CHARRED LEEKS AND WHITE ASPARAGUS, HAZELNUTS AND MILK SKIN

INGREDIENTS

(Serves four)

For the charred vegetables

4 large leeks, soaked in water to remove the dirt

1 bunch of white asparagus (around 8 in number)

Maldon sea salt

1 rosemary sprig

1tbs hazelnut oil

For the milk skin

2 litres fresh whole milk

200ml single cream

For the roasted hazelnuts

200g roasted peeled hazelnuts

2tbs salted butter

For the leek ash emulsion

2 soft boiled eggs

Carbonised leeks

100g peeled roasted peanuts

200ml grape seed oil

200ml hazelnut oil

2 lemons, juiced

Salt

Black pepper

A dash of tabasco

For the garnishes

Hazelnut oil

Picked red vein sorrel

Maldon sea salt

METHOD

For the charred vegetables

Grill the leeks until they get quite dark on the outside and vacuum pack them so that they continue to steam and cook through.

Peel the outer layers until the centres are exposed and reserve the outer layers for the ash emulsion. Cut the leeks into 5cm rounds and season with salt and hazelnut oil.

Peel the white asparagus and trim the tails, season with salt and rosemary and wrap them in aluminium foil. Roast them in a pan over a low to medium heat until the asparagus is cooked through and begins to char a little bit and also steam at the same time.

Cut the asparagus into 7.5cm pieces and reserve for plating.

For the roasted hazelnuts

in a shallow non-stick pan melt the butter and gently roast the hazelnuts until they become nicely caramelised and golden brown. Reserve for plating.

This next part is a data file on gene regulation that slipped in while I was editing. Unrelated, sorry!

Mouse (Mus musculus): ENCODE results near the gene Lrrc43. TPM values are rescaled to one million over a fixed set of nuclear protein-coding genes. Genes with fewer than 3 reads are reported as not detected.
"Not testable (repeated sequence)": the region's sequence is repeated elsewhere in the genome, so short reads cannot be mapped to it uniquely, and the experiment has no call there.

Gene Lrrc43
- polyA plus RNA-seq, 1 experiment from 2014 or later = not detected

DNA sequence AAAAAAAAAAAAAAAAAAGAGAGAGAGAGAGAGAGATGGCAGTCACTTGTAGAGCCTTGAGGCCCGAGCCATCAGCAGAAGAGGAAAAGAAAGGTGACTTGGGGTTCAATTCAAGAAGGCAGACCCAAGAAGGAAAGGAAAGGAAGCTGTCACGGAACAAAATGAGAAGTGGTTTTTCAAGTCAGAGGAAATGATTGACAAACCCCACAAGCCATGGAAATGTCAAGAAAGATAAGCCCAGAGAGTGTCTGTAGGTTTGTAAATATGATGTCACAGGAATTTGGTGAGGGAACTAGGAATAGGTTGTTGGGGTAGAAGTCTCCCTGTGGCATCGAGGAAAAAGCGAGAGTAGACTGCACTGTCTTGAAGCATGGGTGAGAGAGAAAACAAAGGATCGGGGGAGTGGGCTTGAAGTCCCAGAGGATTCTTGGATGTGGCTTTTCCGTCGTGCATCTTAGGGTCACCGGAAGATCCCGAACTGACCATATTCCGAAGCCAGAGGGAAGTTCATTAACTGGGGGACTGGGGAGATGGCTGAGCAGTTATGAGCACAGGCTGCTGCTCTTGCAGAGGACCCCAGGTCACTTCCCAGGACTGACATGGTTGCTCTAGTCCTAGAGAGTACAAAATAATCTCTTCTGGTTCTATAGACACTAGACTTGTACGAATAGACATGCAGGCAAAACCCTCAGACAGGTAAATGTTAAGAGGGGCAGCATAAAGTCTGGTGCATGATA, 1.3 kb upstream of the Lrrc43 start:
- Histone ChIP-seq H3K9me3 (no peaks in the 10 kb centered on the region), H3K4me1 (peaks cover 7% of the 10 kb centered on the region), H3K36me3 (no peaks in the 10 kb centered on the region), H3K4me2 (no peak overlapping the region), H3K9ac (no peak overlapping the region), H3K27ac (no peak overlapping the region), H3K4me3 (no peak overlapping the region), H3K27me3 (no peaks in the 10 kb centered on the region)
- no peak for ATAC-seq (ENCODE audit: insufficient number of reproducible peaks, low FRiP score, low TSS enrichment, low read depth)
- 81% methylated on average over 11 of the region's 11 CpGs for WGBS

For the milk skin

Empty the milk into a very wide, deep pot, turn the heat on the lowest setting possible and gently warm the milk up until a skin starts to form on the surface.

Once this skin has thickened slightly, detach it from the sides of the pan with a palette knife and gently lift it from the pan with the tips of your fingers to make sure it doesn't break.

Place it in between pieces of baking paper brushed with single cream. Repeat this several times until the milk completely evaporates and the skins become too thick and yellow. Reserve for plating.

For the leek ash emulsion

With a hand blender, whisk all of the ingredients together except for the oils in a deep and narrow round container.

Slowly add the mixed oils until everything is smoothly emulsified into a black mayonnaise. Adjust seasonings and reserve.

To finish

Dot some of the leek ash emulsion around a shallow plate, scatter the warm leeks and asparagus around and cover with large pieces of milk skin.

Spoon some roasted cracked hazelnuts around the plate and sprinkle with red vein sorrel. Season with Maldon salt and drizzle with hazelnut oil. Serve warm.

The Caterer Breakfast Briefing Email

Start the working day with The Caterer’s free breakfast briefing email

Sign Up and manage your preferences below

Thank you

You have successfully signed up for the Caterer Breakfast Briefing Email and will hear from us soon!